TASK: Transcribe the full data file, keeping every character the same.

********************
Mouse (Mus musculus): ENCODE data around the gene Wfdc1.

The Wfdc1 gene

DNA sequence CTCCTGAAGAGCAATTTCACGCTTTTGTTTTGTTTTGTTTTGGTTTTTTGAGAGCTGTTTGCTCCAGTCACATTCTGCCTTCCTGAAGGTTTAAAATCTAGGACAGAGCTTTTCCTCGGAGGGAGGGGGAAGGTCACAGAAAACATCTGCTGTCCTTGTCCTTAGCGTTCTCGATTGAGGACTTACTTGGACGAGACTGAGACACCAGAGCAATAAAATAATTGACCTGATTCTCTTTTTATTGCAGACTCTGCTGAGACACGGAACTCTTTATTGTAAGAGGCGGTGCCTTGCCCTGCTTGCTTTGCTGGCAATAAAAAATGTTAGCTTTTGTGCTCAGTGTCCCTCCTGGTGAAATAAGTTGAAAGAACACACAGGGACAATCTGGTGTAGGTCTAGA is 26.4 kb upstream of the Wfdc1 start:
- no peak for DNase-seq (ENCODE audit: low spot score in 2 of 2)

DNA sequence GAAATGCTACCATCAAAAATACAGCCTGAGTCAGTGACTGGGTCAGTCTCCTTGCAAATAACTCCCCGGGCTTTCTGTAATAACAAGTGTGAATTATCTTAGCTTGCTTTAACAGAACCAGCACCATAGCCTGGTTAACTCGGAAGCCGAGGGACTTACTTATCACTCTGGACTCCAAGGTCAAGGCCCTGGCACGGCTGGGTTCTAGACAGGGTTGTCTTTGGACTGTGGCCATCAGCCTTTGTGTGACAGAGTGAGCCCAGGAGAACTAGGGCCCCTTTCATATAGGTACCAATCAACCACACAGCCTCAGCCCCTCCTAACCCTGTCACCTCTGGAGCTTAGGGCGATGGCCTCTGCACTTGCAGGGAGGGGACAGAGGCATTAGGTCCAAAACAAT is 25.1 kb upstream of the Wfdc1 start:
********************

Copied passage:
Mouse (Mus musculus): ENCODE data around the gene Wfdc1.

The Wfdc1 gene

DNA sequence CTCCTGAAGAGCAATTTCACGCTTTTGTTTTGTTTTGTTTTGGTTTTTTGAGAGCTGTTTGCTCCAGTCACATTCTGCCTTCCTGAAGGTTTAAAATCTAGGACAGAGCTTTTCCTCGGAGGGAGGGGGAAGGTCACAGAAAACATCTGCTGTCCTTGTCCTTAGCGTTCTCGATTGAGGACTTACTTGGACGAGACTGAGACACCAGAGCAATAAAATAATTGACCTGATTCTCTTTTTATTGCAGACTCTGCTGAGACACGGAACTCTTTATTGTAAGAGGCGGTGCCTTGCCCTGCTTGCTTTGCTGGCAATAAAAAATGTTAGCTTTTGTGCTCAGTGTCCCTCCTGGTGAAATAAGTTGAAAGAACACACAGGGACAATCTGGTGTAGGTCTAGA is 26.4 kb upstream of the Wfdc1 start:
- no peak for DNase-seq (ENCODE audit: low spot score in 2 of 2)

DNA sequence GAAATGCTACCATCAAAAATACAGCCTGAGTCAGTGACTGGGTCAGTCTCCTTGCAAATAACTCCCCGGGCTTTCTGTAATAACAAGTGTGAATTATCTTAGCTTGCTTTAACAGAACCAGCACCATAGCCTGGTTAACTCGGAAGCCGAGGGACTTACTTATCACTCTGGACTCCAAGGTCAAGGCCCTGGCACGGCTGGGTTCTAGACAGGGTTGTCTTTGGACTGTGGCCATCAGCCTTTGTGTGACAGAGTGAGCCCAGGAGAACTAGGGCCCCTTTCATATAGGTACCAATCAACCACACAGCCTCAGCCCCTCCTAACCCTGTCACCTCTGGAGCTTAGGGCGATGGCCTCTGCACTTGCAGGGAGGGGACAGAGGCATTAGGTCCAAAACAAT is 25.1 kb upstream of the Wfdc1 start: